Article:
5. 'Working Families For Wal-Mart' was/is a group created by Wal-Mart and PR firm Edelman to give the appearance that a grassroots organization was rising up to support Wal-Mart against unions and labor. The effort mainly consisted of fake blogs including one called “Wal-Marting Across America”.

Another corporate and political trick is to pack the microphones at some town hall meetings with prepared speakers.  The announcement is made that the mikes are open, and a dozen people wearing identical clothes instantly stand in line up to say nearly identical speeches.  They are all sitting at the aisle seats waiting to go.  They use up all the audience speaking time and no one else gets a chance.

We have to find a way to stop this nonsense.  Otherwise, we will go the way of the Greeks and Romans and French and British.  Things can change, but it will take effort and determination.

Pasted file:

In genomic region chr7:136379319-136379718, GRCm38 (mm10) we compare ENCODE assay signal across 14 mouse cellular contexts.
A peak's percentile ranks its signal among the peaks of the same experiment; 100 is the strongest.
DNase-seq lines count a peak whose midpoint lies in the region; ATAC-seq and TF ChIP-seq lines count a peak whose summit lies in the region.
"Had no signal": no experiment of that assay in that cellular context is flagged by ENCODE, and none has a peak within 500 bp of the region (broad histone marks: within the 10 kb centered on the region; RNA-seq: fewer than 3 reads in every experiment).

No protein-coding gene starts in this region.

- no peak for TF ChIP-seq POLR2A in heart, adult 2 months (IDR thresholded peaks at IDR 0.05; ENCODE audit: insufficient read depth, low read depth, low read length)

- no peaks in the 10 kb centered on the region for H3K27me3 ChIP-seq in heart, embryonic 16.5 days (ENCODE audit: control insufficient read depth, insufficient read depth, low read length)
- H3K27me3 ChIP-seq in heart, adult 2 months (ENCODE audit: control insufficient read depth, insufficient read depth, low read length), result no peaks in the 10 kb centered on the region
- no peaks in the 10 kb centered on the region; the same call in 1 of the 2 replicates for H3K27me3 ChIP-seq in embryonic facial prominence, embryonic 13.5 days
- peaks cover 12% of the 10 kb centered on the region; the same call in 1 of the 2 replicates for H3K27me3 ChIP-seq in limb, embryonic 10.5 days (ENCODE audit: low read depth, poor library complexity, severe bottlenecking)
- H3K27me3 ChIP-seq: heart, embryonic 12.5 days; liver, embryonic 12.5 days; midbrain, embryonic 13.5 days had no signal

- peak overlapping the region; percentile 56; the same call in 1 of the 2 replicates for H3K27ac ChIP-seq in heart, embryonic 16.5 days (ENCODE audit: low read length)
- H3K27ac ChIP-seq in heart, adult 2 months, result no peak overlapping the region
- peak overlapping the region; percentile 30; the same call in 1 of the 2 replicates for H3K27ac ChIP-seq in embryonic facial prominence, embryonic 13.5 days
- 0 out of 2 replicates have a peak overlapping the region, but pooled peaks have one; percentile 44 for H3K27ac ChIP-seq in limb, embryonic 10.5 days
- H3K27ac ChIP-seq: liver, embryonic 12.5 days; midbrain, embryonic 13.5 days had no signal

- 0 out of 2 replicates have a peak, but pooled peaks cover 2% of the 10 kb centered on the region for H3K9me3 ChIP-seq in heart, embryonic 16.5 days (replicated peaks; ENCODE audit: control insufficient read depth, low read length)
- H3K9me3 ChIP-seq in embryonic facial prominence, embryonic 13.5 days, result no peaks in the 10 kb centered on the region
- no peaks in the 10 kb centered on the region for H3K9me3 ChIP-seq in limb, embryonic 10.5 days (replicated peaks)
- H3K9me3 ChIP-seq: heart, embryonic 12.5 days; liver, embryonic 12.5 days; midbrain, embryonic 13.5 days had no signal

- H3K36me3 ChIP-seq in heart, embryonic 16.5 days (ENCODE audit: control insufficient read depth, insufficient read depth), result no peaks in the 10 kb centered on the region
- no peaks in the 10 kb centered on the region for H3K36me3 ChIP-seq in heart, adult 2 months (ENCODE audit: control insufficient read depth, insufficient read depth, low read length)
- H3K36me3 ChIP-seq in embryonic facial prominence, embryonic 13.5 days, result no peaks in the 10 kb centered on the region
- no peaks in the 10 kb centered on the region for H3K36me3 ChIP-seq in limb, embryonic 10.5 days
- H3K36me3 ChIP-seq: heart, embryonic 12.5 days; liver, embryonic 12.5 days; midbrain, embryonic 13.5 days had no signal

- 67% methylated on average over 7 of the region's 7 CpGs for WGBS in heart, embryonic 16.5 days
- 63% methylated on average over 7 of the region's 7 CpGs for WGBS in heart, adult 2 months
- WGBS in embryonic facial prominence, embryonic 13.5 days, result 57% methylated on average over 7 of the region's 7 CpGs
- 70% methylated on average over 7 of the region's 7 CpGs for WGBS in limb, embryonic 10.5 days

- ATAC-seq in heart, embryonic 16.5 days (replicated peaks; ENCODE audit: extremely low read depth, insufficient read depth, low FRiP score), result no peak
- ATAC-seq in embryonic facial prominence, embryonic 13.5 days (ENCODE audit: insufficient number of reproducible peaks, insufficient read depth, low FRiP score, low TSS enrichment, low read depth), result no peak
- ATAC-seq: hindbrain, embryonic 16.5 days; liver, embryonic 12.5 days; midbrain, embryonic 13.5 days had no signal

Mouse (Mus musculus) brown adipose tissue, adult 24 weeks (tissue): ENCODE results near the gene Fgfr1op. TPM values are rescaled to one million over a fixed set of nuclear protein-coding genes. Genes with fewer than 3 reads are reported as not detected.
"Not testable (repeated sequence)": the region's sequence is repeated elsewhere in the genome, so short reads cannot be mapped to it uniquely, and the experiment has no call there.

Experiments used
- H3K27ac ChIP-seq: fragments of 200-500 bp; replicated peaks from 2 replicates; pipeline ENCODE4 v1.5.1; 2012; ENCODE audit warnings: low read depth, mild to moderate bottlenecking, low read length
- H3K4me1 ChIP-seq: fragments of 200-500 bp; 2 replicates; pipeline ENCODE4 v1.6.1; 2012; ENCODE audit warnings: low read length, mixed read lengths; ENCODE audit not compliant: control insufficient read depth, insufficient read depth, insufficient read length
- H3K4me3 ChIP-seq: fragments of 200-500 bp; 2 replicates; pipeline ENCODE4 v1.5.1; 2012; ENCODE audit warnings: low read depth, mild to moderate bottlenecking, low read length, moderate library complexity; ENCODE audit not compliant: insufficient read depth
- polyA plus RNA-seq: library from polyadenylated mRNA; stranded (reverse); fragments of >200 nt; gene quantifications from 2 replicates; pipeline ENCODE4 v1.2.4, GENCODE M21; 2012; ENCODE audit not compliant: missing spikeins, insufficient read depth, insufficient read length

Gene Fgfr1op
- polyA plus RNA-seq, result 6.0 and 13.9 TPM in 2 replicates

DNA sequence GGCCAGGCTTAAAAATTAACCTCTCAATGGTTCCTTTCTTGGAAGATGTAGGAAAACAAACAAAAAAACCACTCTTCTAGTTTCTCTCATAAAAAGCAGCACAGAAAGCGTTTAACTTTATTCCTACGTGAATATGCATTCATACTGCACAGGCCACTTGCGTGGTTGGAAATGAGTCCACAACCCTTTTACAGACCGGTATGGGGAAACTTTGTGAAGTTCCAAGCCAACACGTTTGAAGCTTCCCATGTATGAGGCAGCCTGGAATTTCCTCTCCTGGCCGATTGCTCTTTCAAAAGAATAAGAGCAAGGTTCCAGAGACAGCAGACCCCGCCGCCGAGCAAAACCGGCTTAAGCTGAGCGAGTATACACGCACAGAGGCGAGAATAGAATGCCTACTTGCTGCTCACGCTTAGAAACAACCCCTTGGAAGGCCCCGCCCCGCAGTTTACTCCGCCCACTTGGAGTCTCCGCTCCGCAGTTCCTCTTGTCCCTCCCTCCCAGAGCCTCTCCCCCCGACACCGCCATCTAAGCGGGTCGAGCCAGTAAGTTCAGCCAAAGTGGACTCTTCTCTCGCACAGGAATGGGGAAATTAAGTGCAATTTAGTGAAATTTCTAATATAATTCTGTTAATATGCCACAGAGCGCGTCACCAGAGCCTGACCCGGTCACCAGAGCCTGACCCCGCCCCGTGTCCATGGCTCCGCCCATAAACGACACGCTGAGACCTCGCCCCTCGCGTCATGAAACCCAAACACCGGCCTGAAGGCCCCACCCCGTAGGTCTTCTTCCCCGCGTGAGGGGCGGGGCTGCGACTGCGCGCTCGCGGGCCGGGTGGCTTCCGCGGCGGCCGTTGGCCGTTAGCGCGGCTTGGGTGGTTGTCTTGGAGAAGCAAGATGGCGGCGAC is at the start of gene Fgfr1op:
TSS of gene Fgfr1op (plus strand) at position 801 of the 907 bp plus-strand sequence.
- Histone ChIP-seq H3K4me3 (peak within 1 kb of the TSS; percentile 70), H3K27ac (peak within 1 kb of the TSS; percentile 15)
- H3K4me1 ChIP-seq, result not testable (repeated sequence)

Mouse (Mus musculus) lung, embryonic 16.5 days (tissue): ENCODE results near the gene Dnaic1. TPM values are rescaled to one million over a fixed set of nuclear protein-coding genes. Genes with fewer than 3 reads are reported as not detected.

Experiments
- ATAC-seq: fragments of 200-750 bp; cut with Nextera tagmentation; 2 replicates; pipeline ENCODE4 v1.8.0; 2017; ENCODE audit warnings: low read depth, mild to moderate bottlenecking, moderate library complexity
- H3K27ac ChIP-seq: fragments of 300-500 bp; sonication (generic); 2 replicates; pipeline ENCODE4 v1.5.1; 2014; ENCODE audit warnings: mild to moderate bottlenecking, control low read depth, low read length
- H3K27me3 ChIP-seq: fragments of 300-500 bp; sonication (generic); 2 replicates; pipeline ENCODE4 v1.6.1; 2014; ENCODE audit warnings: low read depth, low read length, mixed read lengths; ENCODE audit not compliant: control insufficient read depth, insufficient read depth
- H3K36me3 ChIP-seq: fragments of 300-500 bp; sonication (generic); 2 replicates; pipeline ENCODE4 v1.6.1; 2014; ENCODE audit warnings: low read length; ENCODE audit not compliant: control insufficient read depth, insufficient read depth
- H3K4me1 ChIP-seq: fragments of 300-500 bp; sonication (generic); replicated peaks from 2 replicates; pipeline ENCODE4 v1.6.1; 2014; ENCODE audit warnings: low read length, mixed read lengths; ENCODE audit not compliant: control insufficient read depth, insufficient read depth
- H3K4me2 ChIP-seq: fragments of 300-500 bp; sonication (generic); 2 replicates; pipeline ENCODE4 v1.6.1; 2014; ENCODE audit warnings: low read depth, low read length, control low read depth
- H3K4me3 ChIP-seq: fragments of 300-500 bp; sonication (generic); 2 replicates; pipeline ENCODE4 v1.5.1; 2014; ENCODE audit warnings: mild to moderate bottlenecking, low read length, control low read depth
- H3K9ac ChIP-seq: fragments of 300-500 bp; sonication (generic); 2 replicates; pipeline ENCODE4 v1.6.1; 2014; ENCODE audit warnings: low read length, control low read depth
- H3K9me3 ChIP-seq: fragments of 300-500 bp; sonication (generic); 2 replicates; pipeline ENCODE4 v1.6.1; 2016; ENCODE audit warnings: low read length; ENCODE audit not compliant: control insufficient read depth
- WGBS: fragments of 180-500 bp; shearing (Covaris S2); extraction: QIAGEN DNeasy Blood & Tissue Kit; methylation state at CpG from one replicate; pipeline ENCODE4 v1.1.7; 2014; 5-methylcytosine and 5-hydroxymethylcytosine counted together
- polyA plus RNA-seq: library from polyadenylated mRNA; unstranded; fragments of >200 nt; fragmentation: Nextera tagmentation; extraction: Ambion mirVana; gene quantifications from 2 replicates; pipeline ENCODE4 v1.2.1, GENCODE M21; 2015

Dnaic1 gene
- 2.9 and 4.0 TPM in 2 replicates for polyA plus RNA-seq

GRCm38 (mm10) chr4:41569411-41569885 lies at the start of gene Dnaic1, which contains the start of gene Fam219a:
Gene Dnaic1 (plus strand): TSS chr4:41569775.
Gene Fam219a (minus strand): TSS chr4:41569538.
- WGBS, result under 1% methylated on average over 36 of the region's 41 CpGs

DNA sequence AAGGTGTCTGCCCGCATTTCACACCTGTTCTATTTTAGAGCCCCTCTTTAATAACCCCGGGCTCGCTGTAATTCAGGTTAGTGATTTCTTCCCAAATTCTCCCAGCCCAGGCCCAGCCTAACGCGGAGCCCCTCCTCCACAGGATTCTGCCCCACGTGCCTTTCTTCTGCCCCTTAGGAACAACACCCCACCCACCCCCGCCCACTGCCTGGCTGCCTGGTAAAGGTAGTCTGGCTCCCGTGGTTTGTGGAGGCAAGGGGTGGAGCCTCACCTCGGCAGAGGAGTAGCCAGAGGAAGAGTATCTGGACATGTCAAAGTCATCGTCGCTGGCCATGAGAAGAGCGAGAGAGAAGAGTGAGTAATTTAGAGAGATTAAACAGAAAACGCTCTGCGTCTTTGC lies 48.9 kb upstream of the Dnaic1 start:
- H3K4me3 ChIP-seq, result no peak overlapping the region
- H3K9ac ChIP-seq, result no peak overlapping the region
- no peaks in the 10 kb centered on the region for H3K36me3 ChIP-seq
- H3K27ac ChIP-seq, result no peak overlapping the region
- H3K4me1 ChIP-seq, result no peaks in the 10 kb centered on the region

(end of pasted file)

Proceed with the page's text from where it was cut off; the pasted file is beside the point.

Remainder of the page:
Vote for the most centrist candidate in the primary (and VOTE).  Vote for the most centrist moniee in the election.  Get people elected who will stand more toward the center.  The CENTER CAN HOLD!  We just have to all decide to reconstruct it.

Sure, we have had hotly contested elections.  But most were closer to the center than you may know.  Kennedy and Nixon were like 45-60 on the political scale.  Kennedy was hard on the Communists and he wasn't friends with hard line unions.  He expanded our actions in Vietnam.  Later Nixon worked to make peace with China and created the Environmental Protection Agency.  Watergate aside (and Kennedy had persoanal faults)  they weren't 80-20 apart. 

And now we are.  We have to get back to some degree of general agreements.  Or we will fail. 









1 comment:

Megan said...

Interesting thoughts, Mark. Apart from voting every couple of years, what other actions might 'ordinary' people take?

Megan
Sydney, Australia